Plant Molecular Biology Reporter

, Volume 30, Issue 4, pp 894–903 | Cite as

Molecular Cloning and Characterization of γ-Glutamyl Cysteine Synthetase (VrγECS) from Roots of Vigna radiata (L.) Wilczek Under Progressive Drought Stress and Recovery

  • Debashree Sengupta
  • Golla Ramesh
  • Shalini Mudalkar
  • Koppolu Raja Rajesh Kumar
  • Pulugurtha Bharadwaja Kirti
  • Attipalli R. Reddy
Original Paper


Glutathione is an essential redox buffer and an antioxidant in majority of higher plants, imparting tolerance against abiotic stress. The rate-limiting enzyme, gamma-glutamyl cysteine synthetase (γECS), plays an important role in regulation of glutathione biosynthesis under adverse environmental conditions including drought. To understand the role of γECS in an economically important food legume, Vigna radiata (L.) Wilczek, under progressive drought stress, we cloned and derived the full-length cDNA sequence and denoted it as VrγECS. Real-time PCR analysis of VrγECS in the roots of V. radiata, during progressive drought stress and recovery, indicated a stable expression pattern of the gene. However, the VrγECS enzyme activity altered differentially during varying water-deficit conditions and recovery period, reflecting the existence of some post-transcriptional or post-translational regulatory system for the enzyme. Linear regression analysis between H2O2 and lipid peroxidation as well as H2O2 and VrγECS enzyme activity during drought stress and recovery demonstrates the delicate inter-relationships and putative regulatory mechanisms operating in the root system under adverse conditions. The present study could contribute towards understanding the complex regulation of γECS in glutathione biosynthesis in an important food legume under drought stress.


Drought Gamma-glutamyl cysteine synthetase Glutathione Mungbean Regulatory mechanisms 



Days after onset of stress treatment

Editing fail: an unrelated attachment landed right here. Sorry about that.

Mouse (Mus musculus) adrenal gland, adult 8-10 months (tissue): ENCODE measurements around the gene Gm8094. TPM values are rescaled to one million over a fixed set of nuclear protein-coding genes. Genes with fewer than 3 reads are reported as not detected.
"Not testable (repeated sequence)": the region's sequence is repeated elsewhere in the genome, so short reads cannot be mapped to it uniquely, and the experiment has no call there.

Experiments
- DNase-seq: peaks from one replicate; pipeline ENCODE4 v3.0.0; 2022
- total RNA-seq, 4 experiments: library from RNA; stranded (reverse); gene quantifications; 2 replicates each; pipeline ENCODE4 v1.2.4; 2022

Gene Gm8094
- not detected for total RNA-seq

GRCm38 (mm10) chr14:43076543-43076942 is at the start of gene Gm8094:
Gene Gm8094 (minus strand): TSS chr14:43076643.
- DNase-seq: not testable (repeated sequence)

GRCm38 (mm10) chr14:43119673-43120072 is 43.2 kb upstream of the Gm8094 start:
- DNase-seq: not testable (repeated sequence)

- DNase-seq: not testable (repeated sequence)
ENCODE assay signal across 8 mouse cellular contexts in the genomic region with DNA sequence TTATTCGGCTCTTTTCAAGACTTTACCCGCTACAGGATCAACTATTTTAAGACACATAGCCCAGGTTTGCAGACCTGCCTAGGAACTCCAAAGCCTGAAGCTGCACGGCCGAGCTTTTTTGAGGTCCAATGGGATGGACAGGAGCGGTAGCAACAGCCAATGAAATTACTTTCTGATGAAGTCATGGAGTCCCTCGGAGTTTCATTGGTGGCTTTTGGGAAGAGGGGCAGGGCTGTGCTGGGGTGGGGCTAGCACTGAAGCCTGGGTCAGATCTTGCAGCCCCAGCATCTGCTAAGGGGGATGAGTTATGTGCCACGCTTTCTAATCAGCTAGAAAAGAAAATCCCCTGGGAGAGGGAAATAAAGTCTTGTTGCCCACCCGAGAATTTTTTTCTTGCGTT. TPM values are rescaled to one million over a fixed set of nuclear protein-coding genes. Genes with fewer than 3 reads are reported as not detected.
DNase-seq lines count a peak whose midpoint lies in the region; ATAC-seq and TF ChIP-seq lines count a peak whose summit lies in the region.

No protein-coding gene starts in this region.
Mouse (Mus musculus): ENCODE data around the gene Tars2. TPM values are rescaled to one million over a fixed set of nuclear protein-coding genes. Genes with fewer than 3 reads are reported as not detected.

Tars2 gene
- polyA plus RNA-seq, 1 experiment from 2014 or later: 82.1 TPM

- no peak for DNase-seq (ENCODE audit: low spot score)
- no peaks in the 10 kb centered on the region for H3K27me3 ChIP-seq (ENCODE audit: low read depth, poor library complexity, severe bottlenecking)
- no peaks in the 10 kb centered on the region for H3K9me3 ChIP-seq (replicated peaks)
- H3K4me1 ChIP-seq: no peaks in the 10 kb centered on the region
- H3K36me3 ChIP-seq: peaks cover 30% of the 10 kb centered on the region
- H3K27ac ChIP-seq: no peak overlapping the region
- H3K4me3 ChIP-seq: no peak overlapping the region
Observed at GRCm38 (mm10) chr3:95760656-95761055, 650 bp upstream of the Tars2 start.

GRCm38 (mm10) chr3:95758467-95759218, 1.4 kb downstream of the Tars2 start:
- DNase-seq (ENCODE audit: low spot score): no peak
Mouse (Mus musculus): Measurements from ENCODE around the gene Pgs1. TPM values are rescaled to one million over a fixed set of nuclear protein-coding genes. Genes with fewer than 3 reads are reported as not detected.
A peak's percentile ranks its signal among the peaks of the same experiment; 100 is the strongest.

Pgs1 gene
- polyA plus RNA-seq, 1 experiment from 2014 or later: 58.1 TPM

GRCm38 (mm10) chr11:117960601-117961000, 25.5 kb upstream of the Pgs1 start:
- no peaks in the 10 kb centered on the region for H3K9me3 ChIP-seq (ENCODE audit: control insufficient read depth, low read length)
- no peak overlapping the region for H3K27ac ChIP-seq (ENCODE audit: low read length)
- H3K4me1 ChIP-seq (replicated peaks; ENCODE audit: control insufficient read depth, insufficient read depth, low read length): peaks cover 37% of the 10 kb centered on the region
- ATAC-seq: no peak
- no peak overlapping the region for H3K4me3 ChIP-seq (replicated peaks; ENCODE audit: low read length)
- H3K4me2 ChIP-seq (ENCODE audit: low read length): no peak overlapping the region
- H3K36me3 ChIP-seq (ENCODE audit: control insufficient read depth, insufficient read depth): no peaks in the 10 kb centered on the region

Days after re-watering




Photosynthetic photon flux density


Rapid amplification of cDNA ends


Reactive oxygen species


Gamma-glutamyl cysteine synthetase



We thank Prof. N. Nadarajan, Tamil Nadu Agricultural University (TNAU), Coimbatore, India, for providing Vigna radiata seeds. We also thank DST-FIST facility of our department and CREBB facility of School of Life Sciences. DS and SM acknowledge the fellowship from Council of Scientific and Industrial Research (CSIR) and University Grant Commission (UGC), New Delhi, India, respectively. KRRK was supported by CSIR and Dr. D.S. Kothari Postdoctoral fellowship from UGC.

Supplementary material

11105_2011_398_Fig5_ESM.jpg (213 kb)
Supplementary Fig. S1

The complete cDNA sequence of pTZ57RT-encoded Vigna radiata γECS (JPEG 212 kb)

11105_2011_398_MOESM1_ESM.tif (149 kb)
High resolution image (TIFF 148 kb)
11105_2011_398_Fig6_ESM.jpg (321 kb)
Supplementary Fig. S2

Multiple alignment of VrγECS precursor protein with γECS of P. vulgaris, P. sativum, A. thaliana, B. napus, B. juncea and R. communis. The alignment clearly demonstrates the conservation of the cleavage site (IVAA) of the chloroplast target peptide among different plants (JPEG 321 kb)

11105_2011_398_MOESM2_ESM.tif (613 kb)
High resolution image (TIFF 613 kb)


  1. Aravind P, Prasad MNV (2005) Modulation of cadmium-induced oxidative stress in Ceratophyllum demersum by zinc involves ascorbate-glutathione cycle and glutathione metabolism. Plant Physiol Biochem 43:107–116PubMedCrossRefGoogle Scholar
  2. Ball L, Accotto GP, Bechtold U, Creissen G, Funck D, Jimenez A, Kular B, Leyland N, Mejia-Carranza J, Reynolds H, Karpinski S, Mullineaux PM (2004) Evidence for a direct link between glutathione biosynthesis and stress defense gene expression in Arabidopsis. Plant Cell 16:2448–2462PubMedCrossRefGoogle Scholar
  3. Bradford MM (1976) A rapid and sensitive method for the quantitation of microgram quantities of protein utilizing the principle of protein-dye binding. Anal Biochem 72:248–254PubMedCrossRefGoogle Scholar
  4. Castillo FJ (1996) Antioxidative protection in the in the inducible CAM plant Sedum album L. following the imposition of severe water stress and recovery. Oecologia 107:469–477CrossRefGoogle Scholar
  5. Chen J, Goldsborough PB (1994) Increased activity of γ-g]utamylcysteine synthetase in tomato cells selected for cadmium tolerance. Plant Physiol 106:233–239PubMedGoogle Scholar